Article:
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Drafting the Constitution

15a. Shays' Rebellion

Northampton courthouse
The modern day Northampton courthouse, built in 1884 on the same site as the courthouse where Shays' Rebellion occurred.

The crisis of the 1780s was most intense in the rural and relatively newly settled areas of central and western Massachusetts. Many farmers in this area suffered from high debt as they tried to start new farms. Unlike many other state legislatures in the 1780s, the Massachusetts government didn't respond to the economic crisis by passing pro-debtor laws (like forgiving debt and printing more paper money). As a result local sheriffs seized many farms and some farmers who couldn't pay their debts were put in prison.

These conditions led to the first major armed rebellion in the post-Revolutionary United States. Once again, Americans resisted high taxes and unresponsive government that was far away. But this time it was Massachusetts's settlers who were angry with a republican government in Boston, rather than with the British government across the Atlantic.

The farmers in western Massachusetts organized their resistance in ways similar to the American Revolutionary struggle. They called special meetings of the people to protest conditions and agree on a coordinated protest. This led the rebels to close courts by force in the fall of 1786 and to liberate imprisoned debtors from jail. Soon events flared into a full-scale revolt when the resistors came under the leadership of Daniel Shays, a former captain in the Continental Army. This was the most extreme example of what could happen in the tough times brought on by the economic crisis. Some thought of the Shaysites (named after their military leader) as heroes in the direct tradition of the American Revolution, while many others saw them as dangerous rebels whose actions might topple the young experiment in republican government.

Insurgents of Shays' Rebellion
Patriots or traitors? Farmers from western Massachusetts followed petitions for economic relief with insurgency in the fall of 1786. A group of protestors, led by Revolutionary War veteran Daniel Shays, began a 6 month rebellion by taking over the Court of Common Pleas in Northampton; the goal was to prevent the trial and imprisonment of debt-ridden citizens.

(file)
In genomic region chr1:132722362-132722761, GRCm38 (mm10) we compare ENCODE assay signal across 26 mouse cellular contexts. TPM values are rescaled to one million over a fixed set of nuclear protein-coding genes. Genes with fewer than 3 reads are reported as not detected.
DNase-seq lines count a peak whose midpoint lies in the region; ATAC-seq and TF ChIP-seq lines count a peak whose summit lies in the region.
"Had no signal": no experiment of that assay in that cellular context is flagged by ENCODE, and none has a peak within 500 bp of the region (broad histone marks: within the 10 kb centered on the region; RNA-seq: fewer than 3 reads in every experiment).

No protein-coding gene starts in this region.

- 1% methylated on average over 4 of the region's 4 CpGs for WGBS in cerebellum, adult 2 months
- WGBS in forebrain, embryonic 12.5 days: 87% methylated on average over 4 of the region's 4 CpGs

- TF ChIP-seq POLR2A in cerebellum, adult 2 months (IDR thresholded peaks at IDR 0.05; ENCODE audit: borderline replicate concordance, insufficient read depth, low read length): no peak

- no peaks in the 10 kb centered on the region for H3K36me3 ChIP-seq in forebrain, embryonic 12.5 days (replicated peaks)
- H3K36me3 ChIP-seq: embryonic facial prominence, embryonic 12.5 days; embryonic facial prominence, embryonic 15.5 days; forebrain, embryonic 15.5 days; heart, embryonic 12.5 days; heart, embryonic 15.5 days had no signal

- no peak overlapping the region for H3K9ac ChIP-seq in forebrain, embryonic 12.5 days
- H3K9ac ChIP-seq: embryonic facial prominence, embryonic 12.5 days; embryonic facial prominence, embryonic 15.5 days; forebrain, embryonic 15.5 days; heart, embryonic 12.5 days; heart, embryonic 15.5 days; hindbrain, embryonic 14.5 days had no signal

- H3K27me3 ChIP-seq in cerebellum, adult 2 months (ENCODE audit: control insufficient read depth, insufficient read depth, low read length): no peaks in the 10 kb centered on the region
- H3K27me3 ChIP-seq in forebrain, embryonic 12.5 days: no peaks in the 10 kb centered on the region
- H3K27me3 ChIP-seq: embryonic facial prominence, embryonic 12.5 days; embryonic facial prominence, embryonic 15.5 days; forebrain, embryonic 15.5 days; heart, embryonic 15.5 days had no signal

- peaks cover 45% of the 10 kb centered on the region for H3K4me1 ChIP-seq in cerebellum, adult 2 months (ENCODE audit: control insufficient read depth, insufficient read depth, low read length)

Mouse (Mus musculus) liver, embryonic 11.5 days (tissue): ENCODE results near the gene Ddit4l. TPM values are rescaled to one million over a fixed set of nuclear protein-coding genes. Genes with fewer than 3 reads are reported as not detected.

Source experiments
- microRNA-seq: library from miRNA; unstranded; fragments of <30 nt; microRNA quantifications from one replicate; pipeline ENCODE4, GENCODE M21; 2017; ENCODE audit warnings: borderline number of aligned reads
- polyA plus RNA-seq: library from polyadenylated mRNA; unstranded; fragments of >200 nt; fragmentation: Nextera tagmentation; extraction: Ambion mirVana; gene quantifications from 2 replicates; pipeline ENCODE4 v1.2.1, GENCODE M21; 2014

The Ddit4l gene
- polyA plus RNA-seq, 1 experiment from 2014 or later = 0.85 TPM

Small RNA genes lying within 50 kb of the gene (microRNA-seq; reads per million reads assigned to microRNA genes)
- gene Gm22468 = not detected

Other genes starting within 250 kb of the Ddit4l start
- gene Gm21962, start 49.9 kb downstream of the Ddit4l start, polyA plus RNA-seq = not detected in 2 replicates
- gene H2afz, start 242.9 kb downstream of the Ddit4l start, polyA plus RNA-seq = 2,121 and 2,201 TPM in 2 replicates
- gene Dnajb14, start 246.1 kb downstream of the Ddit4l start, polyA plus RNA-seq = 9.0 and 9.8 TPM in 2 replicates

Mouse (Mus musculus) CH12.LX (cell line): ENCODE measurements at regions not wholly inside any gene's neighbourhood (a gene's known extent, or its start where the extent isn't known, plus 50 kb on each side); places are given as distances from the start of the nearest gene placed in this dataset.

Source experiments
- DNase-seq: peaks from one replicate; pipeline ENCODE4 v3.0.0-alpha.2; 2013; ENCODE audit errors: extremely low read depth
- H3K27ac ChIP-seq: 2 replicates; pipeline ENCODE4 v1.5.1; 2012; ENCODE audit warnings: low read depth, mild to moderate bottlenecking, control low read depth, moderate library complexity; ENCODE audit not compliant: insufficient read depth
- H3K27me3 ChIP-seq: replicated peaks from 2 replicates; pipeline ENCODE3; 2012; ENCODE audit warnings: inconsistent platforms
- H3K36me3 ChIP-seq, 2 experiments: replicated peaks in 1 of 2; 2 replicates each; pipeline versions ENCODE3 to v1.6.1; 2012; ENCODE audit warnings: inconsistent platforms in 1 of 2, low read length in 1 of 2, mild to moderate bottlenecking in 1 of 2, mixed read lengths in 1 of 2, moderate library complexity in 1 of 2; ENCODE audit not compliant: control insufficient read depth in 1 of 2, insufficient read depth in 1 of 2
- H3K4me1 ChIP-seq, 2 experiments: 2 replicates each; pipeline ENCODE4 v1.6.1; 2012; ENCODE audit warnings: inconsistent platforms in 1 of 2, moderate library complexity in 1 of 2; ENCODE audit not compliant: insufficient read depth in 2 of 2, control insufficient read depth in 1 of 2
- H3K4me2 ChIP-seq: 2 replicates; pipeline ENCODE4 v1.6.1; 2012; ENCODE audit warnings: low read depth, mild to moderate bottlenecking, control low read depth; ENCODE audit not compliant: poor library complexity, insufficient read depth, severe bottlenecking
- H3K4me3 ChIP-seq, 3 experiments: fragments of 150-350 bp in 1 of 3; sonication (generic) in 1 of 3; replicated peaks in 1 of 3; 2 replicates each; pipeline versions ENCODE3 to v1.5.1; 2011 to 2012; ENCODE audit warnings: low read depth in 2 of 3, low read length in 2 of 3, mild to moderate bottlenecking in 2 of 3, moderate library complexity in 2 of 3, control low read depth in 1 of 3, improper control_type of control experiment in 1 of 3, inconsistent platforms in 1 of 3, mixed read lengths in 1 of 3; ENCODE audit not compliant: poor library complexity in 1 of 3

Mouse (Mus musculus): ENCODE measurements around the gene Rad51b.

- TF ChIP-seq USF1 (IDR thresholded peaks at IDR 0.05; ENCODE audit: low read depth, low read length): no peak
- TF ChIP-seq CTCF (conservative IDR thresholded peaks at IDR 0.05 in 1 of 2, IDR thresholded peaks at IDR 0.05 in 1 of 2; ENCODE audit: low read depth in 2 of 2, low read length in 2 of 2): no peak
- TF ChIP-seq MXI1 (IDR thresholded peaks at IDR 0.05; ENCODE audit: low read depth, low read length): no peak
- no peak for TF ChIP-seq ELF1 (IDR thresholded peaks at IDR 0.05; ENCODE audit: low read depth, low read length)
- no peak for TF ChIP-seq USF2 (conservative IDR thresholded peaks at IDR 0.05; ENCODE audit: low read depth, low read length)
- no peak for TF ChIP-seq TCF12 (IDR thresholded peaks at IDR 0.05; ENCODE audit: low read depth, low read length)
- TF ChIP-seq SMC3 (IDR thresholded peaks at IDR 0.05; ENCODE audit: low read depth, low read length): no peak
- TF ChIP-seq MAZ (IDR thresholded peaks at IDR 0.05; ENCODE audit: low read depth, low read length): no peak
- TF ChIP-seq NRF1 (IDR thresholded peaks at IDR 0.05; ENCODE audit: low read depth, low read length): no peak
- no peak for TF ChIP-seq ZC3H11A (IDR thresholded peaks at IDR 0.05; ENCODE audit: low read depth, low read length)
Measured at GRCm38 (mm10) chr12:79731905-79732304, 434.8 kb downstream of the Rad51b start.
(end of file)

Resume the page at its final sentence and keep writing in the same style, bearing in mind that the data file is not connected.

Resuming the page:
James Bowdoin, the governor of Massachusetts, was clearly in the latter group. He organized a military force funded by eastern merchants, to confront the rebels. This armed force crushed the movement in the winter of 1786-1787 as the Shaysites quickly fell apart when faced with a strong army organized by the state. While the rebellion disintegrated quickly, the underlying social forces that propelled such dramatic action remained. The debtors' discontent was widespread and similar actions occurred on a smaller scale in Maine (then still part of Massachusetts), Connecticut, New York, and Pennsylvania among others places.

While Governor Bowdoin had acted decisively in crushing the rebellion, the voters turned against him in the next election. This high level of discontent, popular resistance, and the election of pro-debtor governments in many states threatened the political notions of many political and social elites. Shays' Rebellion demonstrated the high degree of internal conflict lurking beneath the surface of post-Revolutionary life. National leaders felt compelled to act to put an end to such popular actions that took place beyond the bounds of law.

On the Web
The Springfield Armory
In 1787, poor farmers from western Massachusetts fighting against high taxes followed Daniel Shays in an attempt to seize the arms stockpiled at the Springfield Armory. Learn more about the Armory and its role in Massachusetts history here.
History of the Militia in America
The rights of the militia date back to the uprising of Shays and his followers. You'll find answers to all your questions about the history of militia law from Shays' Rebellion to the Constitution. Plus a short bibliography of other helpful sources on the militia and military history.
Shays' Rebellion and the Constitution
Rebellion against a king may be pardoned, or lightly punished, but the man who dares to rebel against the laws of a republic ought to suffer death. Samuel Adams was not alone in his ideas against the unrest in Massachusetts in the 1780s. Find out what Governor Bowdoin and even Founding Fathers, Jefferson and Washington had to say about the rebellion brewing in western Massachusetts.
Radicalism of the American Revolution
How does radicalism and the Revolution define America? A history professor from Villanova University presents some of her thoughts with replies from 8 other professors from around the world.
Surely Shays must be either a weak man, the dupe of some characters who are yet behind the curtain, or has been deceived by his followers. -George Washington in a letter to Henry Knox, 1787
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I had a vision, and I saw white spirits and black spirits engaged in battle, and the sun was darkened, the thunder rolled in the Heavens, and blood flowed in streams. -Nat Turner
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People throughout history have felt the need to take up arms against their government. For this reason and others, the government has made laws regulating citizens' rights to bear arms. Read this appendix to the David Koresh investigation to find out what role Shays' Rebellion played in the formation of the Bureau of Alcohol, Tobacco and Firearms.
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